ASIAN VALUES DVD REVIEW
first glance, D. H. Lawrence seems temperamentally perfect for Peque
Gallaga (who had earlier directed Scorpio Nights).
Lawrence, like Gallaga, is reckless, intuitive, sensual, passionate;
Lawrence, like Gallaga, has that quality of being both less-than-wise
Lawrence is master of a much broader canvas - of the sexuality and
feelings of an entire society. His novel, Lady Chatterleys
Lover, was written to advance the idea that sex was actually a healthy
and natural act - radical stuff in the more conservative 20s.
But what made the novel really radical - and had it banned in several
countries - was the manner in which it was written: Lawrence extended
the same care and complexity and realism with which he wrote about
his characters to the sex scenes - even down to the words the characters
used before and after sex. For once in a major work of literature,
people made love like they did in real life; afterwards, they even
talked like they did in real life. As a result of this really very
simple act, the novel was never legally published in England - Lawrences
own country - until the 60s.
the very first scene, Gallagas Ang Kabit Ni Mrs. Montero
(Mrs. Montero's Lover) seems completely wrongheaded. You have Mr.
Montero (Edu Manzano) in his wheelchair, watching while a man -
in a tableau that can only be described kindly as Arabian Nights
kitsch - screws Mrs. Montero (Patricia Javier) three ways from Sunday.
Theres an entire video crew on hand to record (and witness)
the scene, and a screaming-gay director to scold Mr. Montero on
his atrocious bad taste.
beginning - entertainingly kinky as it may be - is miles away from
Lawrences melancholy Wragby Hall, with its shell-shocked paralytic
(fresh out of the horrors of World War I) and his lonely, frustrated
Lawrence took pains to sketch his characters - Clifford Chatterley
just this side of frigid, Connie Chatterley liberated, but not too
liberated - and show how sex and sexuality change their lives during
the course of the novel. By making the Monteros decadent from the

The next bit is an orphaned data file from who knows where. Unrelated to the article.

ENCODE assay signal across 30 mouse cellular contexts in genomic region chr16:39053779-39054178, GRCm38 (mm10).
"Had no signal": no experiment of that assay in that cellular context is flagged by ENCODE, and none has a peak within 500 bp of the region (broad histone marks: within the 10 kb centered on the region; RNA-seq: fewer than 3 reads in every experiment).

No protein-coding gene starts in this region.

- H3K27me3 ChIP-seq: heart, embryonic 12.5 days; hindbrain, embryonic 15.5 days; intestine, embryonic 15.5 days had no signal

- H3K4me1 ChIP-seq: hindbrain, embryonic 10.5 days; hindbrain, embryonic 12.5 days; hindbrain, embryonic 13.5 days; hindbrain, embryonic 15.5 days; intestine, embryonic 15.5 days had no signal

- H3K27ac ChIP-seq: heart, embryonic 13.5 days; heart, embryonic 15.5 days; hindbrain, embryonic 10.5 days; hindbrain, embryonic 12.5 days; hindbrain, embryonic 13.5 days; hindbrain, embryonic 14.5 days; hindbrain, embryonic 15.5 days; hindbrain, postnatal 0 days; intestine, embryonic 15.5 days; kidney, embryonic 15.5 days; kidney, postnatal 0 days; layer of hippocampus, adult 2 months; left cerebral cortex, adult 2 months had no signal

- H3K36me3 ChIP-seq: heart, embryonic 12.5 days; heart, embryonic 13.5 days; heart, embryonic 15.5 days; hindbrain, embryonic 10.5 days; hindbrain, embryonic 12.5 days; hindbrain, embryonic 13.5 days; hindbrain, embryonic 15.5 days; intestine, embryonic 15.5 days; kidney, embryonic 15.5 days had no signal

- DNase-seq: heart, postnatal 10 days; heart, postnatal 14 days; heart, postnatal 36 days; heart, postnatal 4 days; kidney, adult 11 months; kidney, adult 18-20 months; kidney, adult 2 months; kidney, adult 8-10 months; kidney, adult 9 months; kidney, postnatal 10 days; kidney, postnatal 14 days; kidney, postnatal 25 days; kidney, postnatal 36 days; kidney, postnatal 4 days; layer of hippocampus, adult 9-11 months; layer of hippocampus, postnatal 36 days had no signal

start, Gallaga begins with his characters at their most extreme
and leaves them with nowhere else to go but over the top. Theres
a chilling power to reading about Lord Chatterleys increasingly
infantile dependence on his nurse; watching Mr. Montero become healthier
and more sexually active under his nurse (Sunshine Cruz) doesnt
quite have the same impact.
Gallaga doesnt seem interested in developing his characters.
Sunshine Cruz and Patricia Javier are by turns wholesome or nasty,
depending, it seems, on what page of the script they happen to be
reading at the moment. Edu Manzano sometimes looks as if hes
about to rise from the chair in a fit of healthful energy, sometimes
looks as if he thinks hes Dr. Strangelove. Its not the
changes that I mind - its the sheer carelessness with which
the changes are brought about. The characters spin like tops, helpless
in a rudderless story, and Gallaga doesnt seem interested
in giving them direction - any direction at all.
of context, character, and story, the sex scenes are just a series
of soft-core pornographic sequences strung together. For the record,
Sunshine Cruz possesses a superior body to Patricia Javier, but
both give off relatively little heat during the sex scenes - maybe
because they never understood why their characters are having sex
in the first place. Edu Manzano has moments of campy fun as the
chairbound Mr. Montero, though you sense in him the manner of a
guest at a boring party, trying to stir up some entertainment on
his own initiative.
Gardo Verzosa gives the most successful performance, as the Mrs.
Monteros lower-class lover. Verzosas role is again a
departure from Connie Chatterleys gamekeeper, though this
time for the better - Mellors was an egomaniac compared to Verzosas
relatively more subdued security guard. Its as if Gallaga
was too preoccupied in ending the acting careers of the rest of
the cast to bother with ruining Verzosas performance.
Gallagas accomplishment in Scorpio Nights, its sad to
realize that hes practically never made as good a film since.
Deliryo was the saga of two talentless puppy-dogs (Jomari Yllana
and Giselle Toengi), playing at erotic love; Scorpio Nights 2 -
which Gallaga produced but did not direct - resembled a two-hour
beer commercial, and was mildly kinky where the original was harrowingly
perverse (you might call the sequel Scorpio Lite). Ang Kabit
Ni Mr. Montero is Gallagas latest attempt to recreate
the triumph of his one great film. Looking at that film, can you
blame him for failing? And, at the same time, blame him for trying
again and again and again?
Note: Businessworld, May 14, 1999. The article also appears in
Noel Vera's Critic After Dark: A Review Of Philippine Cinema (BigO
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